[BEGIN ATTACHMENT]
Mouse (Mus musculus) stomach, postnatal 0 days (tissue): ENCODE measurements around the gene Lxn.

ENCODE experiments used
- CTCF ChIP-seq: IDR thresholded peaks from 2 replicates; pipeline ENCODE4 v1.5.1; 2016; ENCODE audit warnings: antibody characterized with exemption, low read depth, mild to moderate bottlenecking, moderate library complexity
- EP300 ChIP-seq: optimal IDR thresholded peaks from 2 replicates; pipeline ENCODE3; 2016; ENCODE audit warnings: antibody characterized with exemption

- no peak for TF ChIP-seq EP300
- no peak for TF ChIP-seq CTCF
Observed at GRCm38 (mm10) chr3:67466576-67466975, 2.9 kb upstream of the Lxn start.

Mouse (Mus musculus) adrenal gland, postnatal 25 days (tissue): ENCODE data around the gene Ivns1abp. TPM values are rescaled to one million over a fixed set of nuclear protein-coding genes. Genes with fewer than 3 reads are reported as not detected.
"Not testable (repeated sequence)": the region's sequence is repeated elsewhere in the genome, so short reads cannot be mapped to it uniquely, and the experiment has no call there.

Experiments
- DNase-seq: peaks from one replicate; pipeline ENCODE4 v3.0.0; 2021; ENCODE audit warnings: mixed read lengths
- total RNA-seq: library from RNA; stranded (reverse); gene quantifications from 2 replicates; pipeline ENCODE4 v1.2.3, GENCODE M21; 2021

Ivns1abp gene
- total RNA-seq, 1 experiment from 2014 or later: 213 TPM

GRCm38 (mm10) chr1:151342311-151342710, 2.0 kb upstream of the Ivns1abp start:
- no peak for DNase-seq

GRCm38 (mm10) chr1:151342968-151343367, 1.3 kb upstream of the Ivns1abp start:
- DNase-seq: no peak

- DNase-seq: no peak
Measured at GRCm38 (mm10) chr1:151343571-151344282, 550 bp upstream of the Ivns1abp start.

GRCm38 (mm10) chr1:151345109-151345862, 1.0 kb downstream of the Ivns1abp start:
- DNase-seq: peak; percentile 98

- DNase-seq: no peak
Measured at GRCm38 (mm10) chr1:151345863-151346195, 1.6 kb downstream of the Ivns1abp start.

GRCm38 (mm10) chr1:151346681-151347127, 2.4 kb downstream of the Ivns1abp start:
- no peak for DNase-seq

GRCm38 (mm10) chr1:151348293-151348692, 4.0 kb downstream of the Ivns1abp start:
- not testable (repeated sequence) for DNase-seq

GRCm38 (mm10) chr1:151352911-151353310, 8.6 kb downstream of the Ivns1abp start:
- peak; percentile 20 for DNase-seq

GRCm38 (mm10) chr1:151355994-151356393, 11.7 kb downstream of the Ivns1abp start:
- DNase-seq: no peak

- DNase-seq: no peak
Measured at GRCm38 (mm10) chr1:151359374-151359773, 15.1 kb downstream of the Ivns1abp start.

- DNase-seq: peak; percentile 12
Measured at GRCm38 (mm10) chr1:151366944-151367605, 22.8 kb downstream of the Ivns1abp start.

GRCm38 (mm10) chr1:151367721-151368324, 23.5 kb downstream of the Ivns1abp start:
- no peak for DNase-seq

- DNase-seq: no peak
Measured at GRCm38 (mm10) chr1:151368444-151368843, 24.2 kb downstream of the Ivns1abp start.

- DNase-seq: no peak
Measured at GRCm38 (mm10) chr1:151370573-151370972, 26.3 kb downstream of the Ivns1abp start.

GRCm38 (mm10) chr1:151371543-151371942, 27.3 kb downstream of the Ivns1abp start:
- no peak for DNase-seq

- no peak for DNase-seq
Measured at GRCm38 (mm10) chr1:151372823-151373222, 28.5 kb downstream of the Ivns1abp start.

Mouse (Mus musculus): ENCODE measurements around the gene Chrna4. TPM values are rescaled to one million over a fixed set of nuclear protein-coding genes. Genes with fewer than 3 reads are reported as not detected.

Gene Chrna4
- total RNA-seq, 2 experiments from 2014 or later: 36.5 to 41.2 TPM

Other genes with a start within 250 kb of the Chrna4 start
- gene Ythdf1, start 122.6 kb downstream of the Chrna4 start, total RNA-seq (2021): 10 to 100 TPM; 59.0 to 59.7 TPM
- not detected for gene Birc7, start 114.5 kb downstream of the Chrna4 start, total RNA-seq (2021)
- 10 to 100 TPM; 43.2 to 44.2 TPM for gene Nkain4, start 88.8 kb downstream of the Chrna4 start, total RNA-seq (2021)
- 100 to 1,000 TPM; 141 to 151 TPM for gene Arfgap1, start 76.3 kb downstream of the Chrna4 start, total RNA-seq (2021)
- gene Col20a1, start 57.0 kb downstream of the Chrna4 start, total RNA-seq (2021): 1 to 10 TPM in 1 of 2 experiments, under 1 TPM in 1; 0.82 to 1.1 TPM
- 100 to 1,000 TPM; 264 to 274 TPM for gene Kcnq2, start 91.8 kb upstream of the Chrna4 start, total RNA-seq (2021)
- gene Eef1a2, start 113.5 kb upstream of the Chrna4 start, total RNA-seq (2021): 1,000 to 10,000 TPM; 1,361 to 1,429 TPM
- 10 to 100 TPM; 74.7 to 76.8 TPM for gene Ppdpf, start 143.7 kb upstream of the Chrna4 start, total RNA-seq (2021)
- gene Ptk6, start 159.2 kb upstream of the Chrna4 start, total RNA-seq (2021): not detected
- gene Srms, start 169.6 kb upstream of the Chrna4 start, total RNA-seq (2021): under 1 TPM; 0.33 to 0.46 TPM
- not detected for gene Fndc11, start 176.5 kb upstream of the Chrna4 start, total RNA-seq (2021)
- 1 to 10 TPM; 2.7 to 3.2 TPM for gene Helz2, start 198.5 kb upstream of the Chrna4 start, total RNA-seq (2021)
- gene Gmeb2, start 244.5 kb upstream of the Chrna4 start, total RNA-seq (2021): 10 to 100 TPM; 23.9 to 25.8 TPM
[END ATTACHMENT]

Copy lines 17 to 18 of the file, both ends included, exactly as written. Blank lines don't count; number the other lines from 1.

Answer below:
GRCm38 (mm10) chr1:151342968-151343367, 1.3 kb upstream of the Ivns1abp start:
- DNase-seq: no peak